Descendants of Jesse Holleman, Jr. (1768-1829) by J. Allen Holleman
We tend to focus mainly on the males as they carry the family name forward. We have strong DNA from the female sides of our families as well. In centuries past, most women did not have direct involvement in the affairs of state and even community, but it was wise men who listened to their wives. Women, as adults, also tended to meld more into the families of their husbands than those in which they grew up.
In the "Hollyman Tree" on Ancestry.com, we have two daughters of Jesse Holleman, Jr. of whom we have little information except names. George Anders Holleman, compiler of the "Hollyman Family" book in the early 1950s mentions only Patience, but on the Hollyman Ancestry.com Tree (compiled by Jeanette Holiman Stewart) we have a Mary Ann as well. We have nothing further on either. We have left them on the tree in hopes that one day someone will be able to find more. Perhaps they simply 'disappeared' into their husband's unidentified families. Youngest son Ezra did have a daughter Mary Ann, and someone may have confused her as a sister.
NEW FAMILIES AND IN NEW LOCATIONS
Zachariah and Mary Howell wed 9 January 1821 as shown in the Wake County, North Carolina records in Book 1, page 224. As the Wake census records from 1810 and 1820 are no longer in existence, we can not have those as reference. However, we have tax and census records showing that Zachariah had migrated south by 1822 to Bibb County, Georgia near Macon and farmed 252 acres. By 1830 they had five children: Westley b. 1822, Elizabeth b. 1823-24, Ellen b. 1825, George b. 1826, Mary b. 1829 - all born in Georgia. We see in the 1840 census, (the 6th) Nathan, Jr., b.1834.
(Jr. and Sr. were not always used the same as we do today, that of father and son but often referred to a younger and older, not necessarily related, of the same name. For example, Nathan, Jr. was named for his uncle.)
Sadly, the children are left without their mother, as Mary died before 1840. Zachariah could not run his farm and raise the children alone but he did have the help of eldest daughters, Elizabeth and Ellen. And in January 1840, he wed Martha Worsham (b. about 1803), sister of Zach's friend, David Worsham.
Zach's brother Nathan lived in neighboring Crawford County, Georgia. And in 1840 Zach was found in Crawford but with the same 252 acres. It is likely with the flux of county lines and new ones being formed that he did not move, but rather the county line did. The tax record of that year shows not only the Crawford County farm but also 202 acres he owned in Dooly County, quite a few miles to the south. The tax agent was Captain Hortman. The 1840 tax record shows 7 slaves, but the census lists only the 3 adult blacks.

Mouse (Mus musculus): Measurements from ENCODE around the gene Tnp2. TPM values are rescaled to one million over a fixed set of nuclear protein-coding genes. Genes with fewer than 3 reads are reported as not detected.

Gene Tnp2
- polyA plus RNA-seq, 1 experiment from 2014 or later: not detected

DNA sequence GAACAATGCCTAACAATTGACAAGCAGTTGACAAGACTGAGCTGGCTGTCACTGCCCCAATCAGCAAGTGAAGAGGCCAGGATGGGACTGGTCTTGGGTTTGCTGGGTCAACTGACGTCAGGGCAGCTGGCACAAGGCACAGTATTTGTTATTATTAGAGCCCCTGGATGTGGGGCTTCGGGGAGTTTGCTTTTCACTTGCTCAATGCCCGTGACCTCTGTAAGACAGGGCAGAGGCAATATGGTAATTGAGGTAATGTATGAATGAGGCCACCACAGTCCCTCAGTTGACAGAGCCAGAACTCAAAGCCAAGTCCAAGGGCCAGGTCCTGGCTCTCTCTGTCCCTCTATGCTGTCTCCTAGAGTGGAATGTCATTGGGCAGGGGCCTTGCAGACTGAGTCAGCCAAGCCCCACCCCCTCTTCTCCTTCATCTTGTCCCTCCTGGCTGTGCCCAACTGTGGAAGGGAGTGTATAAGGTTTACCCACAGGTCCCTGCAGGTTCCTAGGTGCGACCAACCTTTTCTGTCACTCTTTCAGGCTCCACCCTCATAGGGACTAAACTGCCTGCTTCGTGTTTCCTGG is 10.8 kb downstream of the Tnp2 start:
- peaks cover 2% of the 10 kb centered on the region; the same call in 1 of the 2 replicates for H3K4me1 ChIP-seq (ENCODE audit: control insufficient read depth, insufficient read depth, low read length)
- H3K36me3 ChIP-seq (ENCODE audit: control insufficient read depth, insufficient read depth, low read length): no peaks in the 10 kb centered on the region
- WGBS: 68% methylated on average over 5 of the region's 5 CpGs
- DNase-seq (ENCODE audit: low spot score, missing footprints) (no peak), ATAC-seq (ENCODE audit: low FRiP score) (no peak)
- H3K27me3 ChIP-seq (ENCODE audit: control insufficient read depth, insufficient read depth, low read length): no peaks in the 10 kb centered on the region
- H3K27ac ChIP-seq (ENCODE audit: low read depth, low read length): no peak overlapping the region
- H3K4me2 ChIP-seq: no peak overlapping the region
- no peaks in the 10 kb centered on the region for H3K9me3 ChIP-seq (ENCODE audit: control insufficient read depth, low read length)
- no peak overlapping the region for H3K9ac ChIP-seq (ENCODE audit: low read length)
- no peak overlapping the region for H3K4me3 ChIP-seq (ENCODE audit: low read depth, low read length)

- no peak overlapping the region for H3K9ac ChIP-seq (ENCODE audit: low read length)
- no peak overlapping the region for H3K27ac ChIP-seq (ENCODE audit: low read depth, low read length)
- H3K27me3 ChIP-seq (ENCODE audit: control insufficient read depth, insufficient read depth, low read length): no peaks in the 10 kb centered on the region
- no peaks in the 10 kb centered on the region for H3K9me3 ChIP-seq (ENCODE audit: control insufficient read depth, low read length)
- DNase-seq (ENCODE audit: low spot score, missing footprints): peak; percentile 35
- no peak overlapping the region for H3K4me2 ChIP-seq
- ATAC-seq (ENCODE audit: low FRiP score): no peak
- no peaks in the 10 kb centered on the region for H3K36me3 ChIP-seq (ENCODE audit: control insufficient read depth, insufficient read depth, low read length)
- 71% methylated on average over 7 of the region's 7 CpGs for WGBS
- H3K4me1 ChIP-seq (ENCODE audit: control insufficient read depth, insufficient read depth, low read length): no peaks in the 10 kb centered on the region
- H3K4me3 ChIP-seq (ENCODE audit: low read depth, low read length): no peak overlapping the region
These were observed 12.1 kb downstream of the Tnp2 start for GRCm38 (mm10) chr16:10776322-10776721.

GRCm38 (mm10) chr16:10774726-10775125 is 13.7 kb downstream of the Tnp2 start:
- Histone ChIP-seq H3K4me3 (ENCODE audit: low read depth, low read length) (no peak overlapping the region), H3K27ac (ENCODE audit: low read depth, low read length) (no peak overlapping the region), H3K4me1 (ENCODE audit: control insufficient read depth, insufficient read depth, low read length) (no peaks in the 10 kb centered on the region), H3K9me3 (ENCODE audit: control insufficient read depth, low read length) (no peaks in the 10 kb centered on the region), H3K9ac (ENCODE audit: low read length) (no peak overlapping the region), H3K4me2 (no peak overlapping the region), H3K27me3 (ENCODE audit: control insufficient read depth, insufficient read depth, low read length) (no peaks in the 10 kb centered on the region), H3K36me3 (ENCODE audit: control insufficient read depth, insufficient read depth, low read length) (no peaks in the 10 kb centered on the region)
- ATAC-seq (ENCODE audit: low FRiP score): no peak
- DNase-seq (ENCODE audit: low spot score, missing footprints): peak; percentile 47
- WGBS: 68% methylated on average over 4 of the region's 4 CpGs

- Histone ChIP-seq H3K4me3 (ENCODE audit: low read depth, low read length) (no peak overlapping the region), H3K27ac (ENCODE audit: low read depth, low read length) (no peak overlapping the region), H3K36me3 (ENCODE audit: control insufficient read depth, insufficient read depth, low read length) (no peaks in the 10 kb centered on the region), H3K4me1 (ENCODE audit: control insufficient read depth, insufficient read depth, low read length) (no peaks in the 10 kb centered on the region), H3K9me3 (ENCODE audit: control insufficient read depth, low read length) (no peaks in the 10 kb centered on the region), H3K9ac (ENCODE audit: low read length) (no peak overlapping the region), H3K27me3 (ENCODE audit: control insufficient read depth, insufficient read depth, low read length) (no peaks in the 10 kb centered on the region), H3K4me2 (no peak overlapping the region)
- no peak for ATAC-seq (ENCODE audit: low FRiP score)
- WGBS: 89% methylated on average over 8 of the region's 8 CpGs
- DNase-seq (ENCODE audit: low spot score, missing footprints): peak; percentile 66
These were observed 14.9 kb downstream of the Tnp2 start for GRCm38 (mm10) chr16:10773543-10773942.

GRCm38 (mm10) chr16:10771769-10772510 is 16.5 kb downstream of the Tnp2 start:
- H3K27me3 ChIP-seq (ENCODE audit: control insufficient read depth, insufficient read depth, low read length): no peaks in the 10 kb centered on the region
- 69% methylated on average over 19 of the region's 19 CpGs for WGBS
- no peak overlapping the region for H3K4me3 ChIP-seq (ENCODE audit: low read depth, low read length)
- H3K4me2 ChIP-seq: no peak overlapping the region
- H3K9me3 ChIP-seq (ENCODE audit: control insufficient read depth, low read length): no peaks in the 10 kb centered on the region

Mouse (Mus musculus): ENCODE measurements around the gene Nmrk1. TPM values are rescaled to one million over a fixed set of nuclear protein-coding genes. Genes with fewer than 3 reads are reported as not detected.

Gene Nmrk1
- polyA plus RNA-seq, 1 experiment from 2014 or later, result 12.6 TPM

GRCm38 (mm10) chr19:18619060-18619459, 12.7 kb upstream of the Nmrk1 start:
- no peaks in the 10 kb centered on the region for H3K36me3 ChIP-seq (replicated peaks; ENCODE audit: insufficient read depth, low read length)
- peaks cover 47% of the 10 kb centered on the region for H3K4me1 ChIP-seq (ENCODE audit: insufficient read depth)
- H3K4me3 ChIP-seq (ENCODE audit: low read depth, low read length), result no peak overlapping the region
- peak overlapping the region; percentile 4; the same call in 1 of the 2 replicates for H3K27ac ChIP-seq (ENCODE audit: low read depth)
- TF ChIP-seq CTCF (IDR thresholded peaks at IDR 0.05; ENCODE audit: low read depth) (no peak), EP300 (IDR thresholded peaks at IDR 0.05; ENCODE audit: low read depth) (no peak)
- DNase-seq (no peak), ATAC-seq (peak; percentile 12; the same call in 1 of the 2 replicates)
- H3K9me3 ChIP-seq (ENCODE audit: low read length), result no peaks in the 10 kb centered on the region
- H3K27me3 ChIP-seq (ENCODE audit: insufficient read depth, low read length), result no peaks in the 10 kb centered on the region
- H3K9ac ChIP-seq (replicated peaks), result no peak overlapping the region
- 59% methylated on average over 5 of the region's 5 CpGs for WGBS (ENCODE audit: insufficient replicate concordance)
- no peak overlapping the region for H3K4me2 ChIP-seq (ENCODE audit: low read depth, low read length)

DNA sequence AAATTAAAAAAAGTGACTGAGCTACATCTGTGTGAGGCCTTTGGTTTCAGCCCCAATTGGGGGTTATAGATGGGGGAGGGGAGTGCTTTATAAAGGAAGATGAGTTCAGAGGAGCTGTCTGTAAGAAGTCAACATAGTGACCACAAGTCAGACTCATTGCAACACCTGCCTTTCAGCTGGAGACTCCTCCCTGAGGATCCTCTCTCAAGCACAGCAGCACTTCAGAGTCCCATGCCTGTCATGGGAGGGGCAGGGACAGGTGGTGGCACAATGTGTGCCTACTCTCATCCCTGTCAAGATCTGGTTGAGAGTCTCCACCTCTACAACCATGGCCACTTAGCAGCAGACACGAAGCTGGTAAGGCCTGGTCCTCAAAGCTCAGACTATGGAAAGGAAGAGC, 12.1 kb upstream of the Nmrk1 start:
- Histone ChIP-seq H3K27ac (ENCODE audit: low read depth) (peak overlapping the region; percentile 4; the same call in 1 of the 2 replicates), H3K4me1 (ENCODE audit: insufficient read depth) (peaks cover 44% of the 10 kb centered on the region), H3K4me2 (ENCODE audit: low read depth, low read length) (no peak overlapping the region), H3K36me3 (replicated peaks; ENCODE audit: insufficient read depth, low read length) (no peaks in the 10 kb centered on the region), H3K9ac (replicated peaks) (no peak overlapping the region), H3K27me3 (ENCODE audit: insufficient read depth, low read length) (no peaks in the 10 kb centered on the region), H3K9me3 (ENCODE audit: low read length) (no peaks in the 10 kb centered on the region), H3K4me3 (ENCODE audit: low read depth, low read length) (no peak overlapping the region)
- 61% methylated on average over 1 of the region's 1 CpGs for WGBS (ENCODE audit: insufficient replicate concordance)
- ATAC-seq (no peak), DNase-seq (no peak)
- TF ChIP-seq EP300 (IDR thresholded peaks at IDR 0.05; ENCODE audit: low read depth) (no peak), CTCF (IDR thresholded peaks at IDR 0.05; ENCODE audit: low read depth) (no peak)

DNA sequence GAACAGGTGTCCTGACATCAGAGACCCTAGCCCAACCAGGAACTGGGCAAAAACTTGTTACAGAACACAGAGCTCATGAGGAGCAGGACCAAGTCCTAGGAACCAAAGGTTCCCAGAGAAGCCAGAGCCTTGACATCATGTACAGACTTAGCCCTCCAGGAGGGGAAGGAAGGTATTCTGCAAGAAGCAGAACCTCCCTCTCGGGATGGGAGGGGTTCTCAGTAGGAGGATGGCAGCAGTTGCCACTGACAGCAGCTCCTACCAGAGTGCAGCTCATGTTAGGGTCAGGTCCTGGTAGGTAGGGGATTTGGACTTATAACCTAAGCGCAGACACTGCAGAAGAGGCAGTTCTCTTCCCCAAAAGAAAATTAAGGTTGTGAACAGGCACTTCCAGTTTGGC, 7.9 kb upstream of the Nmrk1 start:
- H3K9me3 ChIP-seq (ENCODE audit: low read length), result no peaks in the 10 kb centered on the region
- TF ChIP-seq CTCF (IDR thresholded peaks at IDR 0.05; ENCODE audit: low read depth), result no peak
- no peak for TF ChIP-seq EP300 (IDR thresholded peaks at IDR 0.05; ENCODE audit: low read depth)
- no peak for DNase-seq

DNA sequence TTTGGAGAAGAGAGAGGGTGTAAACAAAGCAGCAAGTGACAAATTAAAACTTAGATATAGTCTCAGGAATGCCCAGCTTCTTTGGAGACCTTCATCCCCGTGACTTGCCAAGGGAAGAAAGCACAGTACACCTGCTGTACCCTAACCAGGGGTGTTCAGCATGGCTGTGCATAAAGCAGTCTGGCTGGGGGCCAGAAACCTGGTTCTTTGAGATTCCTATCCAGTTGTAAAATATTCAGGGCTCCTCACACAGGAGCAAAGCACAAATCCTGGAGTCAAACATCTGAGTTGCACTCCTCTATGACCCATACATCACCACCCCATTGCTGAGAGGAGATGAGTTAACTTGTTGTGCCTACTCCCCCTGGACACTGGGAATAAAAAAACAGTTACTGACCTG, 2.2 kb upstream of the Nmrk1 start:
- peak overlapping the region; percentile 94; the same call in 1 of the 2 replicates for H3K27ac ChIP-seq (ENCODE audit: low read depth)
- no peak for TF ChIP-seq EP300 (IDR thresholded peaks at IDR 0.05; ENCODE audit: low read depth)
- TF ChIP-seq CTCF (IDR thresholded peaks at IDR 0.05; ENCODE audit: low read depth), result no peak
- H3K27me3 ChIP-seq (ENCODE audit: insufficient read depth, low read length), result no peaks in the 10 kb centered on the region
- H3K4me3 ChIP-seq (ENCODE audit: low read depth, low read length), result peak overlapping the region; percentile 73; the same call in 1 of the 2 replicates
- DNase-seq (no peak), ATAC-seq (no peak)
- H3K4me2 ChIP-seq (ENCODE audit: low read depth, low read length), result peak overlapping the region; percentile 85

On Christmas day 1842, Daughter Elizabeth Holleman married John G. Hortman (b. abt 1819) and they had son born the next year named William H. Hortman. I suspect the middle name was Holleman. Was John the taxman or a relative? The year does not go well for Elizabeth, and we can suspect she died in childbirth as she is not named in Zachariah's will written in December of 1843.
Zachariah must have known the end was near as his will was proved in court in the next month. In it he named his five living children and the infant grandson William as having an equal share. Joint executors were brother Nathan and his friend David Worsham.
Martha was left 100 acres, furniture and the seven slaves: one male about 21, two indentured women and 4 children of one of them. All the rest of his estate was to be sold for the benefit of the children. However, we have found neither an inventory nor a court record of the disposition. The Dooley County property was sold in December 1844. It seems likely that the two younger daughters would have remained with their stepmother.
Martha married a 2nd time to Jacob Carraker in Crawford Co. in August, 1847.
CHILDREN OF ZACHARIAH and MARY
Ellen Mary Holleman was born about 1825 and died 11 October 1854. She married Jordan Womack Alsobrook in Talbot County, Georgia in 1852. She likely died of childbirth complications, as her new born daughter, Martha Elizabeth (1854-1915) was only 9 days old.